Author(s): Gholam C, Grigoriadou S, Gilmour KC, Gaspar HB, Gholam C, Grigoriadou S, Gilmour KC, Gaspar HB
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Abstract Familial haemophagocytic lymphohistiocytosis (FHL) is a rare autosomal recessive disorder of immune dysregulation associated with uncontrolled T cell and macrophage activation and hypercytokinaemia. The incidence of FHL is 0·12/100·000 children born per year, with a male to female ratio of 1:1. The disease is classified into six different types based on genetic linkage analysis and chromosomal localization; five specific genetic defects have been identified, which account for approximately 90\% of all patients. Type 1 is due to an as yet unidentified gene defect located on chromosome nine. Type 2 is caused by mutations in the perforin (PRF1) gene, type 3 by mutations in the Munc-13-4 (UNC13D) gene, type 4 by mutations in the syntaxin 11 (STX11) gene and the recently described type 5 due to mutations in the gene encoding syntaxin binding protein 2 (STXBP-2). The incidence of the five types varies in different ethnic groups. The most common presenting features are pyrexia of unknown origin, pronounced hepatosplenomegaly and cytopenias. Neurological features tend to present later and are associated with poor prognosis. Absent or decreased lymphocyte cytotoxicity is the cellular hallmark of FHL. Biochemical features such as hyperferritinaemia, hypertriglyceridaemia and hypofibrinogenaemia are usually present, along with high levels of soluble interleukin 2 receptor in the blood and cerebrospinal fluid. Bone marrow aspirate may demonstrate the characteristic haemophagocytes, but initially is non-diagnostic in two-thirds of patients. Established international clinical, haematological and biochemical criteria now facilitate accurate clinical diagnosis. The disease is fatal unless a haematopoietic stem cell transplant (HSCT) is performed. The introduction of HSCT has dramatically improved the prognosis of the disease. However, the mortality of the disease is still significantly high and a number of challenges remain to be addressed. Active disease at the time of the transplant is the major significant poor prognostic factor. Delayed diagnosis, after irreversible organ damage has occurred, especially neurological damage, disease reoccurrence and pre-transplant mortality, remain a concern. © 2011 The Authors. Clinical and Experimental Immunology © 2011 British Society for Immunology.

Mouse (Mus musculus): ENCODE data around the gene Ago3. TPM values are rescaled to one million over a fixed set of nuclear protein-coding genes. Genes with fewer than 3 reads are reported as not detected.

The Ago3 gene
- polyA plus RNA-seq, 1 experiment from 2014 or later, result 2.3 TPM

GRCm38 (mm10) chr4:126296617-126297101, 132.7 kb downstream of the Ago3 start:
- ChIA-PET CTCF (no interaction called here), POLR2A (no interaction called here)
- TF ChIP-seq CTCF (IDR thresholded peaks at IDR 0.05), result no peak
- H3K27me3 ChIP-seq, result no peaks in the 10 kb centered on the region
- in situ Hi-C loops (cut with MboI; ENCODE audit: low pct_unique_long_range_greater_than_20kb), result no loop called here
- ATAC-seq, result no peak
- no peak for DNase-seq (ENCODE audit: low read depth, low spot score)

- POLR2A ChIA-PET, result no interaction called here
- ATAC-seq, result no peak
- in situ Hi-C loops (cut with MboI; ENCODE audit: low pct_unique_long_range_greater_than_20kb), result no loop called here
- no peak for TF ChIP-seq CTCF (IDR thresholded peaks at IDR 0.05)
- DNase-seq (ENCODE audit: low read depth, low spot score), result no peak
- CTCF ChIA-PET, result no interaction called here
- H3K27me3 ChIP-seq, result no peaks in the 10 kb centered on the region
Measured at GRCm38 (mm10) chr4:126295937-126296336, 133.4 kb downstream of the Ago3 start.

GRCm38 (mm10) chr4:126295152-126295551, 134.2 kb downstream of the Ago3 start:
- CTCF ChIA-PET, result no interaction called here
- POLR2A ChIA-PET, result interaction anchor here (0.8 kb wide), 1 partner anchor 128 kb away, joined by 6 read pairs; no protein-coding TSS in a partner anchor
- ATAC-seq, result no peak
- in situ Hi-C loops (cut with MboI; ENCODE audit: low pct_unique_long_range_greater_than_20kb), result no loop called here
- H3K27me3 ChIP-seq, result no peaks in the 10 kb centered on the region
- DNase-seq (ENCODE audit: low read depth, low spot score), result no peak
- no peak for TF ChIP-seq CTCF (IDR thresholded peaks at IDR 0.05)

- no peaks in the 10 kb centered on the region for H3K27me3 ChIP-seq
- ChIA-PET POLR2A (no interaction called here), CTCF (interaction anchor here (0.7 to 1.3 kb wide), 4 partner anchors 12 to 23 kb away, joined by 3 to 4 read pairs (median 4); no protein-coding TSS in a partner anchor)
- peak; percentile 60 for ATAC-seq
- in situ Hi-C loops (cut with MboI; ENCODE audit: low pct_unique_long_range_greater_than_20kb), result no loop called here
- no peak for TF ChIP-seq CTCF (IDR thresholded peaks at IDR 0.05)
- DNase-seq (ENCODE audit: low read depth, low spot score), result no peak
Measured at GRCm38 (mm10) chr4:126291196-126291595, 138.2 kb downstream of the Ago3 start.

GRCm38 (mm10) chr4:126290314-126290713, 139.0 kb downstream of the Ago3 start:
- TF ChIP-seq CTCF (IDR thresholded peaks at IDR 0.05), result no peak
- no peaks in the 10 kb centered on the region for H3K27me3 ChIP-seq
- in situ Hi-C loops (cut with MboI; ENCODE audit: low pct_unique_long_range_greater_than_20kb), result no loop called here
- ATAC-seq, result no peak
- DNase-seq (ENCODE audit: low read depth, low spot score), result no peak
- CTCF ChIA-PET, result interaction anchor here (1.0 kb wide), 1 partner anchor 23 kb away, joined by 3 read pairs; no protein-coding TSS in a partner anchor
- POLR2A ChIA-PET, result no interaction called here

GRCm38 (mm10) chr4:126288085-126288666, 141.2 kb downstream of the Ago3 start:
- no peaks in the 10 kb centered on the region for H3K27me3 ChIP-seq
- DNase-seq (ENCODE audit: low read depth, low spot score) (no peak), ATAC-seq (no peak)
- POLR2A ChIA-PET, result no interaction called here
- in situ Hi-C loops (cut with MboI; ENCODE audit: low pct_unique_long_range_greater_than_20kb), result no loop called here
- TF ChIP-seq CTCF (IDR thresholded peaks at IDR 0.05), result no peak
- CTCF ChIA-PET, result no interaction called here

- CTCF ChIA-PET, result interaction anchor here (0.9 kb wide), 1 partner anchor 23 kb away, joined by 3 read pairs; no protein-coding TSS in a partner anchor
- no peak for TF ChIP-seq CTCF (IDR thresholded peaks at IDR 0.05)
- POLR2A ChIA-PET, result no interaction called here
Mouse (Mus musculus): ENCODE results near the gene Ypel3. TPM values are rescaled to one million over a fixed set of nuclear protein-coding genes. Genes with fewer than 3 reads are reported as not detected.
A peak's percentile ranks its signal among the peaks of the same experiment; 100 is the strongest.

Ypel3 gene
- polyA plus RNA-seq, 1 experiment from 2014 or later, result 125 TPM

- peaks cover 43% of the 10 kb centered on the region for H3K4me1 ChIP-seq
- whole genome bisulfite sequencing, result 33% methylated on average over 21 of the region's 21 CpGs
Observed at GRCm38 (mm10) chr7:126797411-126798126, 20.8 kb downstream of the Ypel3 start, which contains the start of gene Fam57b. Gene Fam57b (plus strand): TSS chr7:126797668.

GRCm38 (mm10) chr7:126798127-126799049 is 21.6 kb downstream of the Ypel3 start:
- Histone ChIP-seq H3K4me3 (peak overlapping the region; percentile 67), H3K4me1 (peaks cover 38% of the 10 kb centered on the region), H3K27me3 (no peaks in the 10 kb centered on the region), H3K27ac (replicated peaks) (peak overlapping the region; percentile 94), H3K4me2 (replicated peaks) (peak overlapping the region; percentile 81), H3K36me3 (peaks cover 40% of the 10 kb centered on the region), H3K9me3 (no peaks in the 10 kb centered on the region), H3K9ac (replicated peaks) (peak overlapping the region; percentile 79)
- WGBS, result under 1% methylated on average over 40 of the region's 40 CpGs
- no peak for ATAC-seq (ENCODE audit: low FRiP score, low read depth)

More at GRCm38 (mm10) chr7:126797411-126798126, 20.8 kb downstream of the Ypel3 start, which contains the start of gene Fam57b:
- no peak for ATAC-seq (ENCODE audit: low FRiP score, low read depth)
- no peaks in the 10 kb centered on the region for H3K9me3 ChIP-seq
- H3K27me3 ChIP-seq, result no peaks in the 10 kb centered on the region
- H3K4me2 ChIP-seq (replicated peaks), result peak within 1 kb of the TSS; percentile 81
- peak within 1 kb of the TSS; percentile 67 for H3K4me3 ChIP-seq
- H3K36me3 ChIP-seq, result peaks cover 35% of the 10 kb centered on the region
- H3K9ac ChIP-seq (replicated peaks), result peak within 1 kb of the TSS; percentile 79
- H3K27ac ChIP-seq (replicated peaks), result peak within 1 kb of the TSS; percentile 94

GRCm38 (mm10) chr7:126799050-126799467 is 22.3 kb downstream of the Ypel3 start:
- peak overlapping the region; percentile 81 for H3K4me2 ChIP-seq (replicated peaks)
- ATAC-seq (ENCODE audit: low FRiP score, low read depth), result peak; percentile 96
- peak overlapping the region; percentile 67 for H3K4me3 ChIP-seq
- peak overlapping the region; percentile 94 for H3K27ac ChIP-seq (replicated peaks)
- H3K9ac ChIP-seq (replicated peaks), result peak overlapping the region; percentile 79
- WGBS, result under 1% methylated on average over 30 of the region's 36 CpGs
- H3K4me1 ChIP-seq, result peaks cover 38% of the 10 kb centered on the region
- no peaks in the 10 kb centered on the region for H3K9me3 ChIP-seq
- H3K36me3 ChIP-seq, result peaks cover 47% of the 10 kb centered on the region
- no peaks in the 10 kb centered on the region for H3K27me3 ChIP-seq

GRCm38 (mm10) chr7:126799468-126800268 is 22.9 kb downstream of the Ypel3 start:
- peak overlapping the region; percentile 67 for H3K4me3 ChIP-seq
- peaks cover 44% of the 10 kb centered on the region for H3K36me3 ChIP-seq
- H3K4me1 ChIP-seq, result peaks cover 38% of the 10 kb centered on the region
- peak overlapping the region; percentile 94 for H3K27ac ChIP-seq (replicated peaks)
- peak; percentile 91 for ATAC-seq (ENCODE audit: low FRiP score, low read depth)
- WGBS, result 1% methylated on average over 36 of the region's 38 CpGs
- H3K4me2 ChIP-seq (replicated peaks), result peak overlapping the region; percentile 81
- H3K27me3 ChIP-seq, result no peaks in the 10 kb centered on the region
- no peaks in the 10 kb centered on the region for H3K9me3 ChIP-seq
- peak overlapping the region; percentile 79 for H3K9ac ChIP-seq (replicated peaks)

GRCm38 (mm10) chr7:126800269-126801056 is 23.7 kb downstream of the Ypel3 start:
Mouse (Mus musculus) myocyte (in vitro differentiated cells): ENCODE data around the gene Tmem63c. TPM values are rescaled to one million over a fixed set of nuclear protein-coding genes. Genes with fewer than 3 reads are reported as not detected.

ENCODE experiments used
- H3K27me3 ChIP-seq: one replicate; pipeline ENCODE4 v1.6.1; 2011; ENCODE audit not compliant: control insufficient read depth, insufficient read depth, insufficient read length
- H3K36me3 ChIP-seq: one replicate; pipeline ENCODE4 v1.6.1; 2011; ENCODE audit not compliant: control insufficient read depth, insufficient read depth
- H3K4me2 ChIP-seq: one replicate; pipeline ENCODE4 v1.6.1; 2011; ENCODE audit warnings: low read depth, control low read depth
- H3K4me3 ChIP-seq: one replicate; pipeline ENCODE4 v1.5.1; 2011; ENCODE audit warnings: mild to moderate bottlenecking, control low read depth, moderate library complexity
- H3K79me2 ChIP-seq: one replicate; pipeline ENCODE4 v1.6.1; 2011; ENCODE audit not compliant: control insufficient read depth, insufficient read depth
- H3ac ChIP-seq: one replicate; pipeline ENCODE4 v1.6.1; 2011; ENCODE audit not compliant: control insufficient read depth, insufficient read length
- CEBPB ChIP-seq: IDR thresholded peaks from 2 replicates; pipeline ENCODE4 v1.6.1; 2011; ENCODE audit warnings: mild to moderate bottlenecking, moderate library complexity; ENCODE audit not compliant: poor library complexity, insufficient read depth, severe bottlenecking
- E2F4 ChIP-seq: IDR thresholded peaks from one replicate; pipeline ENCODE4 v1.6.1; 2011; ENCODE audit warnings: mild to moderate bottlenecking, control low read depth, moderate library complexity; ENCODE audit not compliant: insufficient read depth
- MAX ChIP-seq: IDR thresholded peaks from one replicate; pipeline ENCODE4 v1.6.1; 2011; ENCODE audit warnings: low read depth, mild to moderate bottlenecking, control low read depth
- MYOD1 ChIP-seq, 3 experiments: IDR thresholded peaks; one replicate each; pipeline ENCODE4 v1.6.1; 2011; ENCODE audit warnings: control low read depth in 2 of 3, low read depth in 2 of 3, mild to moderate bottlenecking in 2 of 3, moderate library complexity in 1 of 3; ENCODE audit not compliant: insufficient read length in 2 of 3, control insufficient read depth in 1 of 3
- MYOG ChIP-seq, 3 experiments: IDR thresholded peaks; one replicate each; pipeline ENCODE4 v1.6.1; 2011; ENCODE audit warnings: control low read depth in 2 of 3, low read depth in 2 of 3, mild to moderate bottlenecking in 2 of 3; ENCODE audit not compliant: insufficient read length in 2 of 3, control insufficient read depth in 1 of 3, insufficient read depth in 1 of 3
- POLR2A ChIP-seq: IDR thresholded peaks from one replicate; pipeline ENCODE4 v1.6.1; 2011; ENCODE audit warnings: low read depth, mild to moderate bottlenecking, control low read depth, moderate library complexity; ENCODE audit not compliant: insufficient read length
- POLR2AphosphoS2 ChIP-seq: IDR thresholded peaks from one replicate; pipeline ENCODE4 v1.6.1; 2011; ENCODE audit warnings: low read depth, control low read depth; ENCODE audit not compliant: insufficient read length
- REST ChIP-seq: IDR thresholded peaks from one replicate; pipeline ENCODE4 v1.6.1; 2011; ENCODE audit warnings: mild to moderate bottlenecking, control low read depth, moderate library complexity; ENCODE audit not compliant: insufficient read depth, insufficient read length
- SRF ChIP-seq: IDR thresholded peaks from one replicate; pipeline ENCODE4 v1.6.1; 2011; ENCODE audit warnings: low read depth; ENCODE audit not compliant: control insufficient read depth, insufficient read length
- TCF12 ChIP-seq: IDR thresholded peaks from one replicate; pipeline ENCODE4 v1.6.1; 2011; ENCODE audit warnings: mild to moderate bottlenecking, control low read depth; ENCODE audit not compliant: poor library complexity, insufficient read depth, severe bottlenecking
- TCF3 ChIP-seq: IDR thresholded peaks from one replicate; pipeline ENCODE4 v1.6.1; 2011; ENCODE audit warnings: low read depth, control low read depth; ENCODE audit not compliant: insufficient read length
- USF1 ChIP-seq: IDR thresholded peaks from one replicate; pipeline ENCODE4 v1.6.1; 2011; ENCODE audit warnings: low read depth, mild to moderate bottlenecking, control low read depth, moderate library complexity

This article was published in Clin Exp Immunol
and referenced in Journal of Thrombosis and Circulation: Open Access